Oh, and by the way, what book about New Orleans does not include important information about food? Mr. Wolf writes about the finest French Quarter restaurants where his forebears had, essentially, standing reservations, where he eventually acquired the great honor of a house charge. He also writes about taking Bud Trillin and other pals to a place, seemingly out in the swamps, where New Orleans mafia presided. (Right — New Orleans and mafia in the same sentence? Believe me, you’ll be convinced it was true and desperate to discover a hole-in-the-wall eatery as splendid as this one.) Mr. Trillin wanted to return tout de suite. A food writer was clearly born in this episode.
“Gone Away” in the title of course connotes Hurricane Katrina. And although Mr. Wolf does indeed visit the city after the hurricane, that section is not at all a focal point. In truth, the “Gone Away” figure is really Mr. Wolf, who has taken the lessons he learned in his birthplace and used them throughout his land-planning career, figuring out what is important and what should recede.
After all, New Orleans was founded in 1718 by the French because the area was on relatively high ground given the fact that the lower Mississippi was flood-prone. The inhabitants were a wild bunch: riffraff, fortune hunters, and gold diggers. In 1722, a massive hurricane struck, blowing down most of the city. After that destructive event, the administration enforced a grid pattern dictated by earlier city planners.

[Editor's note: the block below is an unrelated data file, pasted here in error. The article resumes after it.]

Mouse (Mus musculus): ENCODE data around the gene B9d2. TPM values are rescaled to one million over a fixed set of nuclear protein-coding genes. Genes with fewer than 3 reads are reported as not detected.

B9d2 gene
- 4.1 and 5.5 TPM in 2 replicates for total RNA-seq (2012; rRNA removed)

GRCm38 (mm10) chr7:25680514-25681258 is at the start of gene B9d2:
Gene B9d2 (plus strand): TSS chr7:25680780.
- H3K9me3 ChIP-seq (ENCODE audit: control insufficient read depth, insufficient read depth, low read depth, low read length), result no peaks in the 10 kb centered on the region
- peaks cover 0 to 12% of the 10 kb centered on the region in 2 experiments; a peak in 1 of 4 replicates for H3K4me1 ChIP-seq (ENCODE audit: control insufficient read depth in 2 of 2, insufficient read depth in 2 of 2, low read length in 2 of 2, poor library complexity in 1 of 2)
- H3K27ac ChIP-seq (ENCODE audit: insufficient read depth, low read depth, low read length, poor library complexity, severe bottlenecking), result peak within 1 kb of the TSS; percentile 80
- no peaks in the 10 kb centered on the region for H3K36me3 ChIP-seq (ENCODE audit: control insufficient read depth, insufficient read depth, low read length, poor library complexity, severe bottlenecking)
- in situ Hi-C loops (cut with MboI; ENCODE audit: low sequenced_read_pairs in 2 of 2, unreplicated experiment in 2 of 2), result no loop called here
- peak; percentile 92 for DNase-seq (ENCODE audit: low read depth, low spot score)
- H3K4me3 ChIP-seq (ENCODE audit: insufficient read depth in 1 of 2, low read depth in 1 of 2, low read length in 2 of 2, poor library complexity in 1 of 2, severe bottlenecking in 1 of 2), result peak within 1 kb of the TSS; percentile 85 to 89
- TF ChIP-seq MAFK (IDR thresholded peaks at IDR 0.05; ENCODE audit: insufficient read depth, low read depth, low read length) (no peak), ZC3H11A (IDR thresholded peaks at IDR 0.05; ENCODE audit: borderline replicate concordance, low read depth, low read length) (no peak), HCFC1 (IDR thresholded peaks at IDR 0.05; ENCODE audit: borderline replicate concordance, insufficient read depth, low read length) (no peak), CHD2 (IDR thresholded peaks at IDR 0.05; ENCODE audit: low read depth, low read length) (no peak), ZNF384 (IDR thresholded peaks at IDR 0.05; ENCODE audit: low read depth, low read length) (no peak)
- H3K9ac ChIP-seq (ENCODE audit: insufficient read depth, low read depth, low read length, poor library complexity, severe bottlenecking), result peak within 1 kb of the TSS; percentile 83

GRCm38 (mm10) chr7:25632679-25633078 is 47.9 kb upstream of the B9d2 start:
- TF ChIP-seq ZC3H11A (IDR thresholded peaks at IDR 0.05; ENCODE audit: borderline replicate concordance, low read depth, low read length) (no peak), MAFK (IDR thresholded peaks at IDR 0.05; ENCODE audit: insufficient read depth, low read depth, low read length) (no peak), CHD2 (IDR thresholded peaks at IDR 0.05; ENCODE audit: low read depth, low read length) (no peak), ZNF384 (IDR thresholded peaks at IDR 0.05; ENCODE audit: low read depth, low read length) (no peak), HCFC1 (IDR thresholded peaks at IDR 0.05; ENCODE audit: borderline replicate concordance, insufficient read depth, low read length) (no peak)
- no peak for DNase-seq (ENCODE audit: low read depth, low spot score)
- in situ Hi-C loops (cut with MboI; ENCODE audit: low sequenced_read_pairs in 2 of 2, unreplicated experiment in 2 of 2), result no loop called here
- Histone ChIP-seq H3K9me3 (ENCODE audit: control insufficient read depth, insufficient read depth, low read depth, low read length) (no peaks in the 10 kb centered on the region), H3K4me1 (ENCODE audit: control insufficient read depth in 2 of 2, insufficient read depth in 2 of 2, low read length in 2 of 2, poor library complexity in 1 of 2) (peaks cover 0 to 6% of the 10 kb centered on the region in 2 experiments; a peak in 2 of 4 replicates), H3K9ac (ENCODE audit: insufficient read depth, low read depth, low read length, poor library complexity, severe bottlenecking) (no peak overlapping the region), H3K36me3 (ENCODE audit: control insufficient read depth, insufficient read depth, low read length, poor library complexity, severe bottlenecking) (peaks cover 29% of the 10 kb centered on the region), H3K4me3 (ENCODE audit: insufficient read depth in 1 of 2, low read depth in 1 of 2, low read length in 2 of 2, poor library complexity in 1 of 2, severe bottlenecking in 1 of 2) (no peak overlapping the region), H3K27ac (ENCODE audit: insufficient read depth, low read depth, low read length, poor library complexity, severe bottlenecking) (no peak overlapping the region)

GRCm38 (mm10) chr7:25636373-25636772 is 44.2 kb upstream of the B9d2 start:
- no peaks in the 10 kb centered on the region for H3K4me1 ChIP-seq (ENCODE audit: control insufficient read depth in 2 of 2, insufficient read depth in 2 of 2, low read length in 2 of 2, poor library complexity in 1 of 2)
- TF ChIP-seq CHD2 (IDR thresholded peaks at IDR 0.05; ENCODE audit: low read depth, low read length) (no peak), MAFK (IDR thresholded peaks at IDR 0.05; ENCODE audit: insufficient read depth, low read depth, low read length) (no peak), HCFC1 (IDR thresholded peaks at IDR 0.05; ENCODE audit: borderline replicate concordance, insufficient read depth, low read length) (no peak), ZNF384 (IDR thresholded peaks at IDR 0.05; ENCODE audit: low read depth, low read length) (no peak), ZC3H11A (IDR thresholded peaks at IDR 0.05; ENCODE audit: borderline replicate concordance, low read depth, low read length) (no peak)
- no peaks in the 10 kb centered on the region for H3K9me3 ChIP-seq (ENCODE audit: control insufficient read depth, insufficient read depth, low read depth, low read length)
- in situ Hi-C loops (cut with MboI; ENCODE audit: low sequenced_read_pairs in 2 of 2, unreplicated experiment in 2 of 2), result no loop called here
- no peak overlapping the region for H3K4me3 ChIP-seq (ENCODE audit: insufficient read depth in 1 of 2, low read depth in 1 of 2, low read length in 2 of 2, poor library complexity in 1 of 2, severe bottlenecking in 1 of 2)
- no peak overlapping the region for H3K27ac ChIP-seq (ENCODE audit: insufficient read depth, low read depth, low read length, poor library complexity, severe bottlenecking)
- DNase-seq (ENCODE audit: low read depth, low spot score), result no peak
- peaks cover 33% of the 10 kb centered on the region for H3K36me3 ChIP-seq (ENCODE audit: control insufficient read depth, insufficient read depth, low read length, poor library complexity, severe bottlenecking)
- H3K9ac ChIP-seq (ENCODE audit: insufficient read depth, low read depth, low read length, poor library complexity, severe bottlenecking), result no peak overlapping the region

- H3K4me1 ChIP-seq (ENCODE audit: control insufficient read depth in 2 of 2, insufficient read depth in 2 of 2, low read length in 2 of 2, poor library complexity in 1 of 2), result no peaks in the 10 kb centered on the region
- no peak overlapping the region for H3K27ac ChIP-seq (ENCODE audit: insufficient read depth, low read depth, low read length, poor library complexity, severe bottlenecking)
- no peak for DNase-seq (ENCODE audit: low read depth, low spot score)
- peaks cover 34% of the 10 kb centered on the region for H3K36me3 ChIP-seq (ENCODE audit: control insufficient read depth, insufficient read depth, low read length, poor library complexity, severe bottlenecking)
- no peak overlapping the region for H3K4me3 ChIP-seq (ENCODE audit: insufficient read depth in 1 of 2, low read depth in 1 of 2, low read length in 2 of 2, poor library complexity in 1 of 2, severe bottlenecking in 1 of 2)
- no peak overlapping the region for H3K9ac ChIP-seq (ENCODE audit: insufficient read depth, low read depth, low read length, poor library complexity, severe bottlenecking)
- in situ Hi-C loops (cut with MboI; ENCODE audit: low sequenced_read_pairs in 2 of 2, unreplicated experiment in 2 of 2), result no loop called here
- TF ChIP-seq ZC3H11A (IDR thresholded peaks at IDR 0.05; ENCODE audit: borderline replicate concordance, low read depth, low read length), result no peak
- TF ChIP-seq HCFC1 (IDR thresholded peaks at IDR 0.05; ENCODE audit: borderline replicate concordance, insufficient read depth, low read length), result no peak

Even when Mr. Wolf writes about sections of New Orleans that are less than all right, the city glows. Place, place, place — that’s what Mr. Wolf has thought about his entire career as a planner of communities. Reading this memoir we think about where we live, what these places mean to us, what they meant to our ancestors, and, of course, what they will mean to our progeny.
In his career, Mr. Wolf has parlayed (ouch — given the way that word has evolved from French to English) his understanding of place in many delightful ways. He was a trustee of the New Orleans Public Library and the fledgling New Orleans educational television station soon after his graduation from college — even then he was focused on the importance of the area. He has been a chairman of the board of fellows of the Institute for Architecture and Urban Studies in New York. He has taught at Manhattan’s Cooper Union, has received a Fulbright, a grant from the National Endowment for the Arts, as well as grants from the Ford Foundation and the Graham Foundation. He has also been an artist/scholar at the American Academy in Rome. But back to that place we were focused on. . . .
Lafcadio Hearn once wrote about New Orleans: “Times are not good here. The city is crumbling into ashes. It has been buried under taxes and frauds and maladministrations so that it has become a study for archaeologists . . . but it is better to live here in sackcloth and ashes than to own the whole state of Ohio.”
What American place is more exotic than New Orleans? None could be more outré. Less tight-lipped, bodice-tightened, finger-pointing. Laissez le bon temps rouler. New Orleans: In the palms of our hands we have that eternity. What should we do with it this afternoon?
Laura Wells is a regular contributor of book reviews to The Star. She lives in Sag Harbor.
Peter M. Wolf lives in East Hampton.